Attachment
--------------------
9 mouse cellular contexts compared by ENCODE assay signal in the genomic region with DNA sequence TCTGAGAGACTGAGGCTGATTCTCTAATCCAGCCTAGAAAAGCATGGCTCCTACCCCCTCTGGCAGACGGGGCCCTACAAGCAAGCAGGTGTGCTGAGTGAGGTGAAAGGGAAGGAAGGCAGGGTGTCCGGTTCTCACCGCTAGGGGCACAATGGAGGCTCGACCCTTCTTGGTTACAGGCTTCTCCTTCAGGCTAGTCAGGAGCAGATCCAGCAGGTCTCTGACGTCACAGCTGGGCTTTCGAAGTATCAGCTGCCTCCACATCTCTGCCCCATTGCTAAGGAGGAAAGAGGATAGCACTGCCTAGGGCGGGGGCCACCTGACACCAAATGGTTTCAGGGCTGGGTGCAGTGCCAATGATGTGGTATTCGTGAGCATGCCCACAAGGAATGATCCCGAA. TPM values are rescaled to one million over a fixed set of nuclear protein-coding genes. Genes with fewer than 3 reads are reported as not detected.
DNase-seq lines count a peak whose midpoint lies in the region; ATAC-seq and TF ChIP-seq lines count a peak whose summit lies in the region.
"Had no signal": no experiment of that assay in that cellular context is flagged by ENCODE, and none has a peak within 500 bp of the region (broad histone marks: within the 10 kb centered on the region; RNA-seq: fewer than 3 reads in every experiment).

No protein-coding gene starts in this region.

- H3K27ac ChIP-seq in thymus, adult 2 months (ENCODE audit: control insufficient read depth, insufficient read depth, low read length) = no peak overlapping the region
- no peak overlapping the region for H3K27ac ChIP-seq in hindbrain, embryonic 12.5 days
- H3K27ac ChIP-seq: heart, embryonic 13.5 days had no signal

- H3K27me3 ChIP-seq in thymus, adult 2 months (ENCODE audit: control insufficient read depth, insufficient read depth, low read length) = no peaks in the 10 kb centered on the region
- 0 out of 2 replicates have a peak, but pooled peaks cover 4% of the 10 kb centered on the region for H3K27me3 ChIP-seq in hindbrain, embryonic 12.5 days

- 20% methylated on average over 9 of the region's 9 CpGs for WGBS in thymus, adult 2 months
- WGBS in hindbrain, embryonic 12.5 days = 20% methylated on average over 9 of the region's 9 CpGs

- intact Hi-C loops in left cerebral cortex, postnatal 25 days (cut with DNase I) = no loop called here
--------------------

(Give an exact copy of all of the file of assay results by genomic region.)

9 mouse cellular contexts compared by ENCODE assay signal in the genomic region with DNA sequence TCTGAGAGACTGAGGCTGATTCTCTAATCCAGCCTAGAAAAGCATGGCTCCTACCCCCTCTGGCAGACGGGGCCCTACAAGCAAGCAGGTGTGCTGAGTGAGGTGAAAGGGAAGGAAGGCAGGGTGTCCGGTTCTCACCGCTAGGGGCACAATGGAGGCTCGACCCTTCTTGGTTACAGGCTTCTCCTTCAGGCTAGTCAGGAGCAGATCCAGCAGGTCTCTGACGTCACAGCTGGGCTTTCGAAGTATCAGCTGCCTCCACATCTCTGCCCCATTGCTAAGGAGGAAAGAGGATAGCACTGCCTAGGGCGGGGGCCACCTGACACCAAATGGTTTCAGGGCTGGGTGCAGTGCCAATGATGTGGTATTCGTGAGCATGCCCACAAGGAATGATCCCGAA. TPM values are rescaled to one million over a fixed set of nuclear protein-coding genes. Genes with fewer than 3 reads are reported as not detected.
DNase-seq lines count a peak whose midpoint lies in the region; ATAC-seq and TF ChIP-seq lines count a peak whose summit lies in the region.
"Had no signal": no experiment of that assay in that cellular context is flagged by ENCODE, and none has a peak within 500 bp of the region (broad histone marks: within the 10 kb centered on the region; RNA-seq: fewer than 3 reads in every experiment).

No protein-coding gene starts in this region.

- H3K27ac ChIP-seq in thymus, adult 2 months (ENCODE audit: control insufficient read depth, insufficient read depth, low read length) = no peak overlapping the region
- no peak overlapping the region for H3K27ac ChIP-seq in hindbrain, embryonic 12.5 days
- H3K27ac ChIP-seq: heart, embryonic 13.5 days had no signal

- H3K27me3 ChIP-seq in thymus, adult 2 months (ENCODE audit: control insufficient read depth, insufficient read depth, low read length) = no peaks in the 10 kb centered on the region
- 0 out of 2 replicates have a peak, but pooled peaks cover 4% of the 10 kb centered on the region for H3K27me3 ChIP-seq in hindbrain, embryonic 12.5 days

- 20% methylated on average over 9 of the region's 9 CpGs for WGBS in thymus, adult 2 months
- WGBS in hindbrain, embryonic 12.5 days = 20% methylated on average over 9 of the region's 9 CpGs

- intact Hi-C loops in left cerebral cortex, postnatal 25 days (cut with DNase I) = no loop called here